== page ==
Most other paid tours are led by graduate-level students or those freshly wielding a PhD. The problem is that they tend to create a distance between the guide and the audience when they talk.
For example, they might use specialized words like neo-gothic, polychrome, etc., or assume the audience has a base knowledge of certain history.
Nobody wants to feel out of the loop.
At modern and contemporary museums, the guides tend to get a little more funky. They can be more personal, subversive, and “real.” Maybe that’s because the work itself is so blatantly challenging?
But in big, mega museums like the Metropolitan Museum of Art it is rare to find REAL TALK. That idea of “meeting people where real people think.”
Art history can be super reductive. The older something is, the less we readily understand the cultural context around it.
And art in context is something we at Museum Hack feel really passionate about.
We like to remind people that the Greeks were often a riotous, drunken, colorful bunch. Yet we typically see the sculpture courtyard and don’t think of it as carrying that kind of vitality.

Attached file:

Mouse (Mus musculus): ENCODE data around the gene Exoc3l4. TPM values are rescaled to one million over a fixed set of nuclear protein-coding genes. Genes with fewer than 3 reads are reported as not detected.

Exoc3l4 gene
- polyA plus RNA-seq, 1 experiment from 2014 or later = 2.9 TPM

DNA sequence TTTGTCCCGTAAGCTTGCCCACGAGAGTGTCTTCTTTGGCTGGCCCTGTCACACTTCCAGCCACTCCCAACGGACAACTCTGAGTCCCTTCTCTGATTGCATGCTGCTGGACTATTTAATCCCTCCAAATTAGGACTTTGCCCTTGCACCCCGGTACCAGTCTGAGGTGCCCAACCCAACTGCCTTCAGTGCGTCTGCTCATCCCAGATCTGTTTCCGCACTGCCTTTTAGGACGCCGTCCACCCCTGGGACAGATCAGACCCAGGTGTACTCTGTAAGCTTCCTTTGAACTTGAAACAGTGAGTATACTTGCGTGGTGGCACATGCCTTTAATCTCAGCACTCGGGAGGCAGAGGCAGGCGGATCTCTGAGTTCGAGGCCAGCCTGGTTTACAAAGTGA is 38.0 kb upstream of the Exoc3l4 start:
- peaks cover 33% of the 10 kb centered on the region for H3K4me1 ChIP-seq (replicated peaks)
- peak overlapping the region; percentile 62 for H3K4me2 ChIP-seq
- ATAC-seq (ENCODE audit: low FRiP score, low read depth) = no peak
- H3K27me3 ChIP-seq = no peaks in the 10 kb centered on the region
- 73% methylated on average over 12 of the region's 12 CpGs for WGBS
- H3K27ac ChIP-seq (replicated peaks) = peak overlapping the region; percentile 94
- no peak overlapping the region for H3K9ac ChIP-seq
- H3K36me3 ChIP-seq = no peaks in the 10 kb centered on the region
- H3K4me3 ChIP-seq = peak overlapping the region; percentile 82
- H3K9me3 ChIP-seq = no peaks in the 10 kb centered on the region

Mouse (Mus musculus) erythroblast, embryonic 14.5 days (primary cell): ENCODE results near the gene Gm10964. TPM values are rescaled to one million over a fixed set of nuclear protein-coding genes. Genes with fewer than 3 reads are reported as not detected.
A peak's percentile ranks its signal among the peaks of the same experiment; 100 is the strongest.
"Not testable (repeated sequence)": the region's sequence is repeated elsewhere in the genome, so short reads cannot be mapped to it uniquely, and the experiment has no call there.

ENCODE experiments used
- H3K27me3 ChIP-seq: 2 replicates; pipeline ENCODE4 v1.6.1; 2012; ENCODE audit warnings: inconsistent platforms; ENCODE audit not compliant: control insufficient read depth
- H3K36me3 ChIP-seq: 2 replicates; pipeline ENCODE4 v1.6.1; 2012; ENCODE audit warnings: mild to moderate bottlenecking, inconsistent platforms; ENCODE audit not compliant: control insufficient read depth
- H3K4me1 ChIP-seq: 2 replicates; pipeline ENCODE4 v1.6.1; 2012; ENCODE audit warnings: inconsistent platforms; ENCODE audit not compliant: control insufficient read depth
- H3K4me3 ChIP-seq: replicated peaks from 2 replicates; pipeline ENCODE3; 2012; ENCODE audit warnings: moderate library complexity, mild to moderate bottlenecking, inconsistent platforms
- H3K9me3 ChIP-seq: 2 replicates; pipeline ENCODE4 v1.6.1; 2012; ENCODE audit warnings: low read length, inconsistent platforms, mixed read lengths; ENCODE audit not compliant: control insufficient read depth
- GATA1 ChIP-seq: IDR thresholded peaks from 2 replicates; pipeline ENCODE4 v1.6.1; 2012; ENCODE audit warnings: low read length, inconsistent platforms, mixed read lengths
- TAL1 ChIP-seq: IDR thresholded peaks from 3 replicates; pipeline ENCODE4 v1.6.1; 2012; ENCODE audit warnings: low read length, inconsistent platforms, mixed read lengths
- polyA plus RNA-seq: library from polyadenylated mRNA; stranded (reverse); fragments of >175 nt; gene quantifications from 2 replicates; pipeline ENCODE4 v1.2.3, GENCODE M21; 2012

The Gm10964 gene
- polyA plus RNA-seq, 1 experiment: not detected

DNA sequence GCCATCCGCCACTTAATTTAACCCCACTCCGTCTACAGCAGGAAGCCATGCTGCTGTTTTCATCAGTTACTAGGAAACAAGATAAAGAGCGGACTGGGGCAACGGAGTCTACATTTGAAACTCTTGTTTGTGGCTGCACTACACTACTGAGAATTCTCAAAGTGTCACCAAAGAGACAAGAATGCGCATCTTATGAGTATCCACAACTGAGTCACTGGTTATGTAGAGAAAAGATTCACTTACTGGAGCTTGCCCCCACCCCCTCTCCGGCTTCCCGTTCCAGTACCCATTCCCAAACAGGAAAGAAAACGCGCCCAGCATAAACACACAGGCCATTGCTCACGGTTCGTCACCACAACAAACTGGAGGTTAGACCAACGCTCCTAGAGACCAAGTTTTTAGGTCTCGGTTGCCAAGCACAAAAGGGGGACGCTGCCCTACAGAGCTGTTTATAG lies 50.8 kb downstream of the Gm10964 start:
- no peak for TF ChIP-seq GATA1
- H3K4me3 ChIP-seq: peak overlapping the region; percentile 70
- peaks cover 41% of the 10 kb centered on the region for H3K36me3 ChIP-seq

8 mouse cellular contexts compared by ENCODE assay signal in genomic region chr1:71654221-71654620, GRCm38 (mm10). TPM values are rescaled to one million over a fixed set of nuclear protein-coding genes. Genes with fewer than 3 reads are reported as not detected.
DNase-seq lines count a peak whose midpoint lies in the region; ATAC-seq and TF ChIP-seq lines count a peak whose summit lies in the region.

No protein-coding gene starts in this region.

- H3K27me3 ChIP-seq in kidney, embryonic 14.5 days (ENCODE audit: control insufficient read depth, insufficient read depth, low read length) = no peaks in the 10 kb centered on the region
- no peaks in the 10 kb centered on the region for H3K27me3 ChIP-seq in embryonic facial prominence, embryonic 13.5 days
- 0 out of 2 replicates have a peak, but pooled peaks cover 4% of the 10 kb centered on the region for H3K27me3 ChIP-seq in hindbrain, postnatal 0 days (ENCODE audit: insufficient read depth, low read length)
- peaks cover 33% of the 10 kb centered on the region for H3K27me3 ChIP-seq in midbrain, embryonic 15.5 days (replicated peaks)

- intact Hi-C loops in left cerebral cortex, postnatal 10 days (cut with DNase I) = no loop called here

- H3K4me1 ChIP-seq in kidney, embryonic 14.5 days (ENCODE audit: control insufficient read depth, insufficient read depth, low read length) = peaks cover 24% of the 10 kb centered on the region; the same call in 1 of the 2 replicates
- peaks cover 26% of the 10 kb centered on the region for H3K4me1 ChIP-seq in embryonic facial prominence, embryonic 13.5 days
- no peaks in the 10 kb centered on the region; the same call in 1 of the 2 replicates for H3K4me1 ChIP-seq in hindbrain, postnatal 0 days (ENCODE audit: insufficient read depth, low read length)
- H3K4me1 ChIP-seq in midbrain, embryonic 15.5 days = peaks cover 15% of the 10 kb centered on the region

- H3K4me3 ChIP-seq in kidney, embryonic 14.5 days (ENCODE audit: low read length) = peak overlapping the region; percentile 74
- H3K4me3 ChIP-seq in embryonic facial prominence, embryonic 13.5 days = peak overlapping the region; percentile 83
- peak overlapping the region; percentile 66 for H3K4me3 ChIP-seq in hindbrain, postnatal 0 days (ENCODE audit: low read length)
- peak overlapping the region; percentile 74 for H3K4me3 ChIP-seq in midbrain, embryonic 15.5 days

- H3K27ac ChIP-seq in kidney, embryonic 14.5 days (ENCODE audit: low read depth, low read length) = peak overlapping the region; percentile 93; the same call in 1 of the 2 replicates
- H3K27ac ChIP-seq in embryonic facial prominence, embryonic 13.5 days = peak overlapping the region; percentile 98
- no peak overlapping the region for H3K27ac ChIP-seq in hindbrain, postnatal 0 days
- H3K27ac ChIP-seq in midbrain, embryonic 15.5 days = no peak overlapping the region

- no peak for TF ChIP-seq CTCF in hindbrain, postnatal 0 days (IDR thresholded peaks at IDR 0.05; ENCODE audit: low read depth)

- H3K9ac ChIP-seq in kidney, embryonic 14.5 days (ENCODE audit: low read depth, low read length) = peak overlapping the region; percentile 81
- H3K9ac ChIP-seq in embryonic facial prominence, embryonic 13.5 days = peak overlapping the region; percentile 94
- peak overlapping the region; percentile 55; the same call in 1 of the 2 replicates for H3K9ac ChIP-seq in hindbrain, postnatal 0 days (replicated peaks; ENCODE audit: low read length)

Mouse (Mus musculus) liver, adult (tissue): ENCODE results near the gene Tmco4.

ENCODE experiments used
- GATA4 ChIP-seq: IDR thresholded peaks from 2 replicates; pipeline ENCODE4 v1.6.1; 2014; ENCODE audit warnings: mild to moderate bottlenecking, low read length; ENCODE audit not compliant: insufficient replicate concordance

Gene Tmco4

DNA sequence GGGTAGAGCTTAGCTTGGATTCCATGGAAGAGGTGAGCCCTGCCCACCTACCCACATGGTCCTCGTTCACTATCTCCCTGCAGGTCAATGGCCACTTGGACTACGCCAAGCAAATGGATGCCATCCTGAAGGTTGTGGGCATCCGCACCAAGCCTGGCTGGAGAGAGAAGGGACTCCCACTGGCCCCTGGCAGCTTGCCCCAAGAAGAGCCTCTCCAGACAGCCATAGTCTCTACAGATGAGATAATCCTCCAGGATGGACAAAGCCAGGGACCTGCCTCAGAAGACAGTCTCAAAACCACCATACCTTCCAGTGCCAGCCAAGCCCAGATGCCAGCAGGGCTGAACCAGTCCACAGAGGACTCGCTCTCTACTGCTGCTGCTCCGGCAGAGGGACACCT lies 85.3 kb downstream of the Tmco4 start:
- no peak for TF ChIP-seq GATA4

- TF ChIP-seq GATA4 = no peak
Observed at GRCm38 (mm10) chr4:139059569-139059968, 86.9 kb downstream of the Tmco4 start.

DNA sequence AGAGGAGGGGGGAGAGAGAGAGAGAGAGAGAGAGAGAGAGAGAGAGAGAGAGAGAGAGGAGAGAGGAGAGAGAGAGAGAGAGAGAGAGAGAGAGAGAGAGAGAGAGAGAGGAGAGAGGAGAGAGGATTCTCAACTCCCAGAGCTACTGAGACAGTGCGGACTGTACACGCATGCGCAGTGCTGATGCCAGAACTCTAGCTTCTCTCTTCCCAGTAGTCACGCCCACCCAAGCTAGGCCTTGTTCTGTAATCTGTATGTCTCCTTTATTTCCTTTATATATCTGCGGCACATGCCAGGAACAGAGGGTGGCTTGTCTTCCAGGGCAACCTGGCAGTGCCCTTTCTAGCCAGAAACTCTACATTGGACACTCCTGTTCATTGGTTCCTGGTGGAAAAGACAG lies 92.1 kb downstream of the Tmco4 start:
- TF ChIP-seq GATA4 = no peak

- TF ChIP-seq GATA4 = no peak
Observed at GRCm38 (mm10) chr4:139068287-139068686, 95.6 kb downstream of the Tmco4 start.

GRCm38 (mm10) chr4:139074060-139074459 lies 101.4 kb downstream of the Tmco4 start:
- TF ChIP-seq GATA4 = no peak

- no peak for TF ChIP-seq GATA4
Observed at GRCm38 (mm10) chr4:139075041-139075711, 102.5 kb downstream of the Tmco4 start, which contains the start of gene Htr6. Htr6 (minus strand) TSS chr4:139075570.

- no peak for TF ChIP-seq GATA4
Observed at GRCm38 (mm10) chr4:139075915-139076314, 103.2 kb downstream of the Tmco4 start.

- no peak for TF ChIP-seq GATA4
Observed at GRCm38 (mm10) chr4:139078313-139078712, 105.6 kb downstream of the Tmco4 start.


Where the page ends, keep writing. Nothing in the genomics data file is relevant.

We know for a fact that learning is at its most optimum when it is:
- SOCIAL, and
On our Museum Hack tours, we want you to feel excited and curious about stuff.
We meet a LOT of people who have zero connection to the art world. Yet after our tours they feel comfortable to talk about the art with a certain glow in their eyes. That is success for us.
Mark and Nick were talking over tea today about what makes our tours different from other paid options available to tourists in NYC. (Mostly Mark was talking, and Nick was typing.) The above statements are some notes we came up with. We love talking about these sorts of things as we evolve and improve Museum Hack.
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